60% of students used scholarships in the school year 2021–2022, according to InvestigateTV – SallieMae.com. Consumer experts cautioned about the risks of scholarship fraud while applying, despite the fact that this money can be a lifeline for students and their families.
Students are a prominent target for scammers, according to Melanie McGovern of the Better Business Bureau (BBB), because the majority of applicants are in their late teens and have excellent credit histories.
To help you prevent these frauds, the BBB offers a number of tips:
- Before responding to unsolicited emails from schools or guidance counselors, do some research and double-check.
- Talk directly with your school counselor or a college financial aid office to ensure an offer or application is authentic.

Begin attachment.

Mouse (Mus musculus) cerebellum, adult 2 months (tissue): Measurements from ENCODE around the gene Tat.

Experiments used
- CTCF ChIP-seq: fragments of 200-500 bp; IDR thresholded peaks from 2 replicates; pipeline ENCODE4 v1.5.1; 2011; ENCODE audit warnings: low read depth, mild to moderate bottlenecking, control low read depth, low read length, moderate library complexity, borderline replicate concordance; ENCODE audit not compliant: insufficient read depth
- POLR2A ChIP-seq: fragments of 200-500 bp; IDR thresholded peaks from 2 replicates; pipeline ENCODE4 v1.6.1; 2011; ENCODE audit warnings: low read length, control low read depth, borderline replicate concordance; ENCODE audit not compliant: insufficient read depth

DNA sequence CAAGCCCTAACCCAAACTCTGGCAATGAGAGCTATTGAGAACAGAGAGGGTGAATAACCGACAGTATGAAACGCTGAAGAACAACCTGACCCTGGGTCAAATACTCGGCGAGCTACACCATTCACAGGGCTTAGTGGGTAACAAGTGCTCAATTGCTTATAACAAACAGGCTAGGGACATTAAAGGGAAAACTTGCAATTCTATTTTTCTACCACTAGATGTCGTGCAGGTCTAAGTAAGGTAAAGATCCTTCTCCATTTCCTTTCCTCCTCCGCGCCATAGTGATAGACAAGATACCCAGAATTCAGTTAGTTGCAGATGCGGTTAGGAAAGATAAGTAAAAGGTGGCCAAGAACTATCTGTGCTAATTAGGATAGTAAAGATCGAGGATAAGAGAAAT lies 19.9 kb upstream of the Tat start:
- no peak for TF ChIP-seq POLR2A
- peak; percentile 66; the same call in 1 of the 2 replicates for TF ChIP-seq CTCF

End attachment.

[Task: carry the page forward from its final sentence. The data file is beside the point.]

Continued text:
- Don’t be hesitant to phone a company directly.
- Be extremely skeptical of any promises of money from scholarships that you didn’t apply for and steer clear of extreme pressure to pay or act immediately
McGovern suggested that parents and students consider their alternatives. Although some trustworthy businesses may charge for finding scholarship opportunities, she pointed out there are free alternatives available across the nation.
Any company guaranteeing a scholarship application
receiving a request for account numbers in order to hold a scholarship
claims that their information is unique and unavailable elsewhere.